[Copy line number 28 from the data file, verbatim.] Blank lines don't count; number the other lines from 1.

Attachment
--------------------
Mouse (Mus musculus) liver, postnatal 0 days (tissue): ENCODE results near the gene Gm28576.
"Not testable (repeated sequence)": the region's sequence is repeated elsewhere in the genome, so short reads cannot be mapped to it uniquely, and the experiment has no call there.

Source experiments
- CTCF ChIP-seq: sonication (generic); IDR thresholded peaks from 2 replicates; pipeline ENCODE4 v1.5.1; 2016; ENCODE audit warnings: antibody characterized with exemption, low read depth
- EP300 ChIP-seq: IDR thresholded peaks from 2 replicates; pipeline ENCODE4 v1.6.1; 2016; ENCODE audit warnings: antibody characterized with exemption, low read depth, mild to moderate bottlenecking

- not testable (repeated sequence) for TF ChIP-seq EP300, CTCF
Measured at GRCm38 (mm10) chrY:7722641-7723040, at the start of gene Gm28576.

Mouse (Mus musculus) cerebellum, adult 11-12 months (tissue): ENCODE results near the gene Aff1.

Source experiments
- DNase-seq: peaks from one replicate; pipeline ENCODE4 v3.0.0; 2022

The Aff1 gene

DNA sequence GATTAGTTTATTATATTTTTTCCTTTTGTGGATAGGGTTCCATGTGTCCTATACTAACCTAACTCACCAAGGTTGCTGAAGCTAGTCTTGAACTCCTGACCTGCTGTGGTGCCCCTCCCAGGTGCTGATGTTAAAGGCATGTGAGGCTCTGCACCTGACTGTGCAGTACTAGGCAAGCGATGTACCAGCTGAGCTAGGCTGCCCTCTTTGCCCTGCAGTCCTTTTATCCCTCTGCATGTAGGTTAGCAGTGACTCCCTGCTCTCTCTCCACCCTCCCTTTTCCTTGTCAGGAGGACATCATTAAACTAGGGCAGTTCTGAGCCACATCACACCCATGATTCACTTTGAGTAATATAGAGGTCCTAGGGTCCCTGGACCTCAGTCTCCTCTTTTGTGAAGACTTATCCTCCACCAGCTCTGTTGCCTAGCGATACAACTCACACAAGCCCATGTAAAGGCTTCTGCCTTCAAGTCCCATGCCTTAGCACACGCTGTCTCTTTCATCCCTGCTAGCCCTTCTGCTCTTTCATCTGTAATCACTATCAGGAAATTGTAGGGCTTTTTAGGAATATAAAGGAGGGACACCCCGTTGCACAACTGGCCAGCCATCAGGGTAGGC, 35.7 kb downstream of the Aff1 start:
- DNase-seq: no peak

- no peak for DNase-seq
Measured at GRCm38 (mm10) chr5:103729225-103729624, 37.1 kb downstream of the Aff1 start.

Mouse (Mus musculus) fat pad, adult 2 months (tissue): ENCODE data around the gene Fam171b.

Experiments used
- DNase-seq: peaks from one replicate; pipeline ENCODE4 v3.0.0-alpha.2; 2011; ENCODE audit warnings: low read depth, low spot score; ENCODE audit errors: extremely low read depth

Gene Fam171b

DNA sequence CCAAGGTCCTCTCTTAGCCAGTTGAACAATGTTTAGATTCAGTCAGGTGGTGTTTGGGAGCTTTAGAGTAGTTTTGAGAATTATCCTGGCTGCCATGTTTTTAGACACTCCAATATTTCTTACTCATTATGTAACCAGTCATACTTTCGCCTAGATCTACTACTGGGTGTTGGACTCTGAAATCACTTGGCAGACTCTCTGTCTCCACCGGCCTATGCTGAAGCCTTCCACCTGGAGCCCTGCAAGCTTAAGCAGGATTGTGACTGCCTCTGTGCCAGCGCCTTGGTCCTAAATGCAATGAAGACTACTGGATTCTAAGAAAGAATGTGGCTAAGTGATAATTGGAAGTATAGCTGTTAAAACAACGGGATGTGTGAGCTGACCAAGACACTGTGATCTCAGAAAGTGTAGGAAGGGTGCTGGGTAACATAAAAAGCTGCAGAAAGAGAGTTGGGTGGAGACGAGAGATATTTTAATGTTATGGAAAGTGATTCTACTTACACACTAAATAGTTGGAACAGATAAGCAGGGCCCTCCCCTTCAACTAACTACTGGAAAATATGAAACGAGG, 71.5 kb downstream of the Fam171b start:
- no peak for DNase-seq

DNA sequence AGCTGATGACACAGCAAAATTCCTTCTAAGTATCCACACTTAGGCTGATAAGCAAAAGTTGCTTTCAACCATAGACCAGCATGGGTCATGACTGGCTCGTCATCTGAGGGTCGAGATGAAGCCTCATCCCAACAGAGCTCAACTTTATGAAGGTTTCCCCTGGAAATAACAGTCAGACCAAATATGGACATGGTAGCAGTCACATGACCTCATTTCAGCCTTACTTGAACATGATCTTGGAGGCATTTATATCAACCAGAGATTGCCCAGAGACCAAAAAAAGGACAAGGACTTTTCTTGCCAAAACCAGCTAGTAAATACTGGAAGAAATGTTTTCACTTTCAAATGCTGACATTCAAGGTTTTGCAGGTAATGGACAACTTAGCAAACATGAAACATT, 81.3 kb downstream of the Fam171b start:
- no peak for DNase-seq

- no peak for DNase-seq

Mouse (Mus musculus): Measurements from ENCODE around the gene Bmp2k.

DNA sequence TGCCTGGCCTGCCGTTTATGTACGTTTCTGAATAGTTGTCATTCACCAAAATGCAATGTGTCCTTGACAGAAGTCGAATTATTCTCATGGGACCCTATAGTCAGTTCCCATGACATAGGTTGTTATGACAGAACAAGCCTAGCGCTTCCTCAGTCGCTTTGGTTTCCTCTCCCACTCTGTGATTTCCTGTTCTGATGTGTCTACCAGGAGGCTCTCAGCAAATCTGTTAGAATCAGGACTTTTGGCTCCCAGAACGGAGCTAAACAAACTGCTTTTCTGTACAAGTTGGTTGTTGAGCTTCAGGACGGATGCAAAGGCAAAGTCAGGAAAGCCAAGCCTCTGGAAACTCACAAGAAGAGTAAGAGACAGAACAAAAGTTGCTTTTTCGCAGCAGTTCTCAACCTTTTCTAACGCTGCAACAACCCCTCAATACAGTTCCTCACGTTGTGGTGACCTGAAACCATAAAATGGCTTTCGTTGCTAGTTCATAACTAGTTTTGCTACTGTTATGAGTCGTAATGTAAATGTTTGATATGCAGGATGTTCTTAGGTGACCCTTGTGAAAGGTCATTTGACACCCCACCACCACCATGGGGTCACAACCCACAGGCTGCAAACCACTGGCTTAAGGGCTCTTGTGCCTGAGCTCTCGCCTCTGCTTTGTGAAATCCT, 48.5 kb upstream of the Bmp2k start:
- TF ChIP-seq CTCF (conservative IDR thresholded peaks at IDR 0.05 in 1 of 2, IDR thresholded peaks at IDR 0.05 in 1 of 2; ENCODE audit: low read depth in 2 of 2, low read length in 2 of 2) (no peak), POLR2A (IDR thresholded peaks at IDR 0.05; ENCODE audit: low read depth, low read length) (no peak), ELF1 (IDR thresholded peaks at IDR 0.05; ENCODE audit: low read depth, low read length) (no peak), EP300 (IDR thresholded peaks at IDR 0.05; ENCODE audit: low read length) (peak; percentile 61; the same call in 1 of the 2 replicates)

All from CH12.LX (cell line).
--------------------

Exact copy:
All from CH12.LX (cell line).